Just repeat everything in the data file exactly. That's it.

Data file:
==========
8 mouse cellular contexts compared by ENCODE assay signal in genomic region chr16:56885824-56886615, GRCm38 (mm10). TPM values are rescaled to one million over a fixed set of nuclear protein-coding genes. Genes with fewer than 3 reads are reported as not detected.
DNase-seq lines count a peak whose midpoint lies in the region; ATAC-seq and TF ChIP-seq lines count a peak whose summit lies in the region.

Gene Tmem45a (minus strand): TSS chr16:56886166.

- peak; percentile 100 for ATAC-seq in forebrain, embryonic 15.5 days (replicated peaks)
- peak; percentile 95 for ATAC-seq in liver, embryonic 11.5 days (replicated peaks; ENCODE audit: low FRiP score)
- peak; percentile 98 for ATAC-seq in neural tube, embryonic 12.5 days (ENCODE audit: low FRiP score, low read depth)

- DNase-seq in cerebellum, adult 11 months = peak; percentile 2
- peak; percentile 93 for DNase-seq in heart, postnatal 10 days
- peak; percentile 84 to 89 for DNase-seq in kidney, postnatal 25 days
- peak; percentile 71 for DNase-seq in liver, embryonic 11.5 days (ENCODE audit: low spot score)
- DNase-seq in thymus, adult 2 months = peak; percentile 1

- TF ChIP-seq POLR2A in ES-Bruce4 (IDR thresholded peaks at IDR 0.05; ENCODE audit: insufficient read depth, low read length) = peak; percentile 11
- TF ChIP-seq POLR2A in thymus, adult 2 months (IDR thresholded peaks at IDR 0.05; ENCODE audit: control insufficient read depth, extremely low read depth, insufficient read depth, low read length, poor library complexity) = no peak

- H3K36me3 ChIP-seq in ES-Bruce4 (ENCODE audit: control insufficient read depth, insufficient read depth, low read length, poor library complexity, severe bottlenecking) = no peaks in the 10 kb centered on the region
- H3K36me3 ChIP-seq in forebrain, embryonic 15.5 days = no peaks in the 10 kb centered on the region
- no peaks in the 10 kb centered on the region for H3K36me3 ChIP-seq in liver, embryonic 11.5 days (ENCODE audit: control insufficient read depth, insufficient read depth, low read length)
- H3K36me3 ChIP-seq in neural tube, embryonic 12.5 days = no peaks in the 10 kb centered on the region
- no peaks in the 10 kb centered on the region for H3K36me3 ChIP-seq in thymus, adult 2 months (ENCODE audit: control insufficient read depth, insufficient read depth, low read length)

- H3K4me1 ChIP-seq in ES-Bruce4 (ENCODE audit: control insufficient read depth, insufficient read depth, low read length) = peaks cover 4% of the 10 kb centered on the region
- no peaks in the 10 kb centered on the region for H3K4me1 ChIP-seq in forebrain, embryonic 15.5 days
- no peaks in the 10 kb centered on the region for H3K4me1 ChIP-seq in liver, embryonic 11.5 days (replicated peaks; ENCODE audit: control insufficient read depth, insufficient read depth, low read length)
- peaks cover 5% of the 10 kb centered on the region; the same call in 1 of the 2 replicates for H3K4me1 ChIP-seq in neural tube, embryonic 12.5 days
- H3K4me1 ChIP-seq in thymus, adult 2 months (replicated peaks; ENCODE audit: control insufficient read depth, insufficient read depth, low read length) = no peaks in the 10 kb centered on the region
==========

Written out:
8 mouse cellular contexts compared by ENCODE assay signal in genomic region chr16:56885824-56886615, GRCm38 (mm10). TPM values are rescaled to one million over a fixed set of nuclear protein-coding genes. Genes with fewer than 3 reads are reported as not detected.
DNase-seq lines count a peak whose midpoint lies in the region; ATAC-seq and TF ChIP-seq lines count a peak whose summit lies in the region.

Gene Tmem45a (minus strand): TSS chr16:56886166.

- peak; percentile 100 for ATAC-seq in forebrain, embryonic 15.5 days (replicated peaks)
- peak; percentile 95 for ATAC-seq in liver, embryonic 11.5 days (replicated peaks; ENCODE audit: low FRiP score)
- peak; percentile 98 for ATAC-seq in neural tube, embryonic 12.5 days (ENCODE audit: low FRiP score, low read depth)

- DNase-seq in cerebellum, adult 11 months = peak; percentile 2
- peak; percentile 93 for DNase-seq in heart, postnatal 10 days
- peak; percentile 84 to 89 for DNase-seq in kidney, postnatal 25 days
- peak; percentile 71 for DNase-seq in liver, embryonic 11.5 days (ENCODE audit: low spot score)
- DNase-seq in thymus, adult 2 months = peak; percentile 1

- TF ChIP-seq POLR2A in ES-Bruce4 (IDR thresholded peaks at IDR 0.05; ENCODE audit: insufficient read depth, low read length) = peak; percentile 11
- TF ChIP-seq POLR2A in thymus, adult 2 months (IDR thresholded peaks at IDR 0.05; ENCODE audit: control insufficient read depth, extremely low read depth, insufficient read depth, low read length, poor library complexity) = no peak

- H3K36me3 ChIP-seq in ES-Bruce4 (ENCODE audit: control insufficient read depth, insufficient read depth, low read length, poor library complexity, severe bottlenecking) = no peaks in the 10 kb centered on the region
- H3K36me3 ChIP-seq in forebrain, embryonic 15.5 days = no peaks in the 10 kb centered on the region
- no peaks in the 10 kb centered on the region for H3K36me3 ChIP-seq in liver, embryonic 11.5 days (ENCODE audit: control insufficient read depth, insufficient read depth, low read length)
- H3K36me3 ChIP-seq in neural tube, embryonic 12.5 days = no peaks in the 10 kb centered on the region
- no peaks in the 10 kb centered on the region for H3K36me3 ChIP-seq in thymus, adult 2 months (ENCODE audit: control insufficient read depth, insufficient read depth, low read length)

- H3K4me1 ChIP-seq in ES-Bruce4 (ENCODE audit: control insufficient read depth, insufficient read depth, low read length) = peaks cover 4% of the 10 kb centered on the region
- no peaks in the 10 kb centered on the region for H3K4me1 ChIP-seq in forebrain, embryonic 15.5 days
- no peaks in the 10 kb centered on the region for H3K4me1 ChIP-seq in liver, embryonic 11.5 days (replicated peaks; ENCODE audit: control insufficient read depth, insufficient read depth, low read length)
- peaks cover 5% of the 10 kb centered on the region; the same call in 1 of the 2 replicates for H3K4me1 ChIP-seq in neural tube, embryonic 12.5 days
- H3K4me1 ChIP-seq in thymus, adult 2 months (replicated peaks; ENCODE audit: control insufficient read depth, insufficient read depth, low read length) = no peaks in the 10 kb centered on the region